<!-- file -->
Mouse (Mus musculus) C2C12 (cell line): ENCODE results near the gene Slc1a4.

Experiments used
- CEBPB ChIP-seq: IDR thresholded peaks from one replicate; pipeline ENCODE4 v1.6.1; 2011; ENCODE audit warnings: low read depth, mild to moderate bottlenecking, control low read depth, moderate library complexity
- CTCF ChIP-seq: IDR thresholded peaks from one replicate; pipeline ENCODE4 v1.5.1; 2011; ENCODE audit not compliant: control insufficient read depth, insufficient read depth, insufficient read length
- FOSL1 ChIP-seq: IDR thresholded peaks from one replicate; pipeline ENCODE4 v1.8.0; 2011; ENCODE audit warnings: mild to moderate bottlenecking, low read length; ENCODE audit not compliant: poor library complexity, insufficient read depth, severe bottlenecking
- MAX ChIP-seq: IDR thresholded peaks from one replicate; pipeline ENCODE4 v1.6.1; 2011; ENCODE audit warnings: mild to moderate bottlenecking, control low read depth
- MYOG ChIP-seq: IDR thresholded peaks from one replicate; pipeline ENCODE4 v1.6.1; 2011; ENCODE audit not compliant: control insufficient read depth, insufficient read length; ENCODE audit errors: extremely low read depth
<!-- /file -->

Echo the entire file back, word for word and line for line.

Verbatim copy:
Mouse (Mus musculus) C2C12 (cell line): ENCODE results near the gene Slc1a4.

Experiments used
- CEBPB ChIP-seq: IDR thresholded peaks from one replicate; pipeline ENCODE4 v1.6.1; 2011; ENCODE audit warnings: low read depth, mild to moderate bottlenecking, control low read depth, moderate library complexity
- CTCF ChIP-seq: IDR thresholded peaks from one replicate; pipeline ENCODE4 v1.5.1; 2011; ENCODE audit not compliant: control insufficient read depth, insufficient read depth, insufficient read length
- FOSL1 ChIP-seq: IDR thresholded peaks from one replicate; pipeline ENCODE4 v1.8.0; 2011; ENCODE audit warnings: mild to moderate bottlenecking, low read length; ENCODE audit not compliant: poor library complexity, insufficient read depth, severe bottlenecking
- MAX ChIP-seq: IDR thresholded peaks from one replicate; pipeline ENCODE4 v1.6.1; 2011; ENCODE audit warnings: mild to moderate bottlenecking, control low read depth
- MYOG ChIP-seq: IDR thresholded peaks from one replicate; pipeline ENCODE4 v1.6.1; 2011; ENCODE audit not compliant: control insufficient read depth, insufficient read length; ENCODE audit errors: extremely low read depth